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Cody IV monoplane

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Cody IV monoplane

Cody IV
Role Experimental aircraft
National origin United Kingdom
Designer Samuel Franklin Cody
First flight 21 June 1912
Number built 1

The Cody IV monoplane was a single-engined monoplane designed and built by the American born but British based aviation pioneer in 1912. It was intended for entry into the 1912 British Military Aeroplane Competition, but was wrecked in a crash before the start of the competition.

Design and development

In December 1911 the British War Office announced a competition for a Military aeroplane capable of carrying a pilot and observer for the recently established Royal Flying Corps. First prize was £4,000, with the War Office having the option to purchase any of the prize winning machines.[1][2]

The American showman and aviation pioneer Samuel Cody, who had developed a system of man-carrying kites from 1901, built his first aircraft, the British Army Aeroplane No 1 at the Army Balloon Factory at Farnborough in 1908, making its first flight, recognised as the first powered controlled flight in the United Kingdom on 16 October 1908.[3] In order to compete for the prize money offered by the War Office, Cody decided to design and build a new monoplane, while also entering his existing biplane that had finished fourth in the 1911 Daily Mail Circuit of Britain Air Race.[4][5]

Cody's previous designs were pusher canard biplanes, but the new aircraft was a tractor high-winged monoplane powered by a single 120 hp (89 kW) Austro-Daimler engine which had been fitted to an Etrich Taube which had crashed during the 1911 Circuit of Britain, which Cody had purchased after the race.[4] It had a deep fuselage that accommodated the crew of two side-by-side. The tail arrangement was unusual, with two elevators and two rudders carried on four bamboo booms that led back from the fuselage, the all moving tail surfaces forming a box shape. Fabric was stretched between the tail booms giving a cruciform shape as seen in cross-section. Lateral control was by means of wing warping, and the aircraft was fitted with a nosewheel undercarriage.[4][5][6]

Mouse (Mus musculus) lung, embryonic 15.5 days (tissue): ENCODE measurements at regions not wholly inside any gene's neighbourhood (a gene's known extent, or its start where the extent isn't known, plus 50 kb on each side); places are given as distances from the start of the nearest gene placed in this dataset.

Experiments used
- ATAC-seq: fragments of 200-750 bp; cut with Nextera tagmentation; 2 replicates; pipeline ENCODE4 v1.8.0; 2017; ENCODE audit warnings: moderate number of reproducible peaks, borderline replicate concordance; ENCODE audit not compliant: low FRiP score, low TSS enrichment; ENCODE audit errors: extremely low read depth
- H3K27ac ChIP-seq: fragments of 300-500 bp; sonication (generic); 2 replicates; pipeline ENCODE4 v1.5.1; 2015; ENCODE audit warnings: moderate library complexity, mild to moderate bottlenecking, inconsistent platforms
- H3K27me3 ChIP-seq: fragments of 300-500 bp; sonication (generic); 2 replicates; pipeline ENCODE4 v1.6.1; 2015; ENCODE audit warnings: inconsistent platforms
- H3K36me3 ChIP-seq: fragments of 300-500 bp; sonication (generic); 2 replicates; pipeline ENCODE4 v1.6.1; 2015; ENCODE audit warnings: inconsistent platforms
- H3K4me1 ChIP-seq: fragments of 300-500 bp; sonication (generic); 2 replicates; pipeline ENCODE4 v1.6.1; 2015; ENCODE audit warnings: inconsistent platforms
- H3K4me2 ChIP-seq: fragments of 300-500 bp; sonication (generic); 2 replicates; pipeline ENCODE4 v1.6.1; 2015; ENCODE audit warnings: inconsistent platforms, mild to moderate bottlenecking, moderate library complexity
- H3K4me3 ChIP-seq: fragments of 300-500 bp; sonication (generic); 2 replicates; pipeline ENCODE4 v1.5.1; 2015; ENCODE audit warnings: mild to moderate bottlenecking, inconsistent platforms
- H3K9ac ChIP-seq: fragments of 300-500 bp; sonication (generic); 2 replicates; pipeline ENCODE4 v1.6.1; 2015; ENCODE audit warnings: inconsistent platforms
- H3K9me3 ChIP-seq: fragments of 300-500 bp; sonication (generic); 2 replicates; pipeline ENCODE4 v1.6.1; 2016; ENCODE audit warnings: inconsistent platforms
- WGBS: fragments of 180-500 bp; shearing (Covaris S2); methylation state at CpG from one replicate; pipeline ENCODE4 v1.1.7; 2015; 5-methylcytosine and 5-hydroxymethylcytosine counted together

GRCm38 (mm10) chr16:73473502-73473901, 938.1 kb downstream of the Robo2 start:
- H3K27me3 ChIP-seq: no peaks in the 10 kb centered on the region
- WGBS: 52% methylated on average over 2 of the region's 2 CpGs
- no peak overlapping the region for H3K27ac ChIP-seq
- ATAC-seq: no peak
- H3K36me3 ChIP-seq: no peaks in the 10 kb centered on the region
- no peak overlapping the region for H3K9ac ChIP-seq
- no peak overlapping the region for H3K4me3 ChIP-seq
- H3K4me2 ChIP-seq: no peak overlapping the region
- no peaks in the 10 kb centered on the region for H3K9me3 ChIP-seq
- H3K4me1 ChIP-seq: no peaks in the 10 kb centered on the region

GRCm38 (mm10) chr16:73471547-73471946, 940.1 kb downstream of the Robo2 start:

Operational history

The monoplane made its maiden flight on 21 June 1912,[5] but on 8 July a cow ran into the path of the aircraft during landing. The resulting crash badly damaged the aircraft and killed the cow, although Cody was not badly injured.[4] As the Circuit of Britain aircraft had already been wrecked in a crash, Cody used the engine from the monoplane together with what parts he could salvage from the biplane to construct a new aircraft, the Cody V biplane, which won the Military Aeroplane Competition.[7]

Specifications

Data from The Aeroplanes of the Royal Flying Corps (Military Wing)[8]

General characteristics
  • Crew: 2
  • Length: 37 ft (11 m)
  • Wingspan: 43 ft 6 in (13.26 m)
  • Height: 12 ft 6 in (3.81 m) [9]
  • Wing area: 260 sq ft (24 m2)
  • Empty weight: 1,400 lb (635 kg)
  • Powerplant: 1 × Austro-Daimler water-cooled six-cylinder inline engine, 120 hp (89 kW)
  • Propellers: 2-bladed Chauviere [9], 11 ft 6 in (3.51 m) diameter

Performance

  • Maximum speed: 70 mph (113 km/h; 61 kn)

Notes

References

  • Bruce, J.M. The Aeroplanes of the Royal Flying Corps (Military Wing). London:Putnam, 1982. ISBN 0-370-30084-X.
  • Jarrett, Philip. "Cody and His Aeroplanes:Samuel Franklin Cody:His Life and Times". Air Enthusiast, No. 82, July/August 1999. pp. 6–17. Stamford, UK:Key Publishing. ISSN 0143-5450.
  • "Flight, 29 June 1912. pp. 579–583.
  • "The War Office Competition". Flight, 23 December 1911, p. 1109.


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